A Thin Line Between Love and Hate
1996, R, 108 min. Directed by Martin Lawrence. Starring Martin Lawrence, Lynn Whitfield, Regina King, Bobby Brown, Daryl M. Mitchell, Roger E. Mosley, Della Reese.
REVIEWED By Marjorie Baumgarten, Fri., April 19, 1996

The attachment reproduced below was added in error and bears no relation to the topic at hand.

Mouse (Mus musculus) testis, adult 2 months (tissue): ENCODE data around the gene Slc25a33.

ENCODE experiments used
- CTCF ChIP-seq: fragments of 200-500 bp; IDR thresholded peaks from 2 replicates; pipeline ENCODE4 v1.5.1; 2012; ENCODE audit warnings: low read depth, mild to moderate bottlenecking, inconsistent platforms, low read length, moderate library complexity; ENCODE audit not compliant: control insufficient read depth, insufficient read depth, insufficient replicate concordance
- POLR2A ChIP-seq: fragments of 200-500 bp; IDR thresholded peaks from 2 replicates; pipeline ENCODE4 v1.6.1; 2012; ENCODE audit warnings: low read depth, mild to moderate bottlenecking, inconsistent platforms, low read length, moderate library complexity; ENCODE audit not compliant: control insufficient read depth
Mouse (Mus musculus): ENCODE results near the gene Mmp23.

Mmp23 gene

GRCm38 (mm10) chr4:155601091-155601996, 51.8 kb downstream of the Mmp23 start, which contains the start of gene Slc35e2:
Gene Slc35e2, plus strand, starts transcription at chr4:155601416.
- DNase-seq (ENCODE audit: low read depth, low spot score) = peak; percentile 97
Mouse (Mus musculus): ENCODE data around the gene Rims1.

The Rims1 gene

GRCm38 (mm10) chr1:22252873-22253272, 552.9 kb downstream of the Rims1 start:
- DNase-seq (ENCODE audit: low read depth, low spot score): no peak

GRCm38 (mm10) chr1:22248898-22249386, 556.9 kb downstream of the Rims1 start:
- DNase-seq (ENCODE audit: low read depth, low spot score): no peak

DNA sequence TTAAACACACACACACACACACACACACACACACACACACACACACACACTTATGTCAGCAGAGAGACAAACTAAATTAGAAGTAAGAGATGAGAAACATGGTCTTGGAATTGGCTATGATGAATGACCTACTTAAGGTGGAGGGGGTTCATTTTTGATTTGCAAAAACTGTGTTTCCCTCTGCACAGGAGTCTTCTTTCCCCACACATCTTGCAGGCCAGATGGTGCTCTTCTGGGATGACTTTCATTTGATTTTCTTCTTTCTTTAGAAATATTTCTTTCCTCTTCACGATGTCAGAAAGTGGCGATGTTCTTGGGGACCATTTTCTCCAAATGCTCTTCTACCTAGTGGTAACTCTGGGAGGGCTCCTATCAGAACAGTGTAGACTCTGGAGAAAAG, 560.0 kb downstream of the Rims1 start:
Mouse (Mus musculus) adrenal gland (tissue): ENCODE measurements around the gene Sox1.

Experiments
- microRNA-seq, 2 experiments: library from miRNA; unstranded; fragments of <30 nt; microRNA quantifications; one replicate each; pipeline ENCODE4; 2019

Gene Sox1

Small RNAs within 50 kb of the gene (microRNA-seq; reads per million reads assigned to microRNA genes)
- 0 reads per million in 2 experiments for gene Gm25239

The opening shot recalls Sunset Blvd.: a fully dressed man floating face down in a swimming pool as the voiceover begins to relate how this figure came to be in this sorry predicament. Before the movie ends, it's deep into Fatal Attraction territory, complete with one very crazy lady who will not be ignored. Martin Lawrence stars in this comedy thriller, which he also co-scripted and executive-produced. He plays a Romeo and budding nightclub entrepreneur whose smooth-talking insincerity with the ladies makes him a popular item until he lays his jive on the wrong customer -- an extremely unbalanced woman named Brandi, played by Emmy Award-winner Lynn Whitfield. Meanwhile, Darnell (Lawrence) also begins to develop a committed attraction to his old pal Mia (King), who has just returned from a military hitch with a newly found confidence and self-assurance that enhances her attractiveness in Darnell's eyes. Sexual stereotyping provides the grist for much of Martin Lawrence's humor and, for the most part, it's on target. Lawrence sets up the character of Darnell as a shallow ladies' man, only to knock the dude off his self-appointed perch and back into the real world. Unfortunately, it takes behavior as homicidally psychotic as Brandi's in order for him to be knocked to his senses. Extreme stereotypes are thus employed in the process of rooting them out and exposing them. Still, there are some good laughs in A Thin Line, even if the concept of “comedy-thriller” is a bit out-of-whack. The movie's pace frequently lags due to this switchover in tone, and could stand some general trimming. And, at the very least, we have one more film to add to the increasingly long list of movies named after popular songs, though the movie has only a tenuous (if any) connection to the song itself.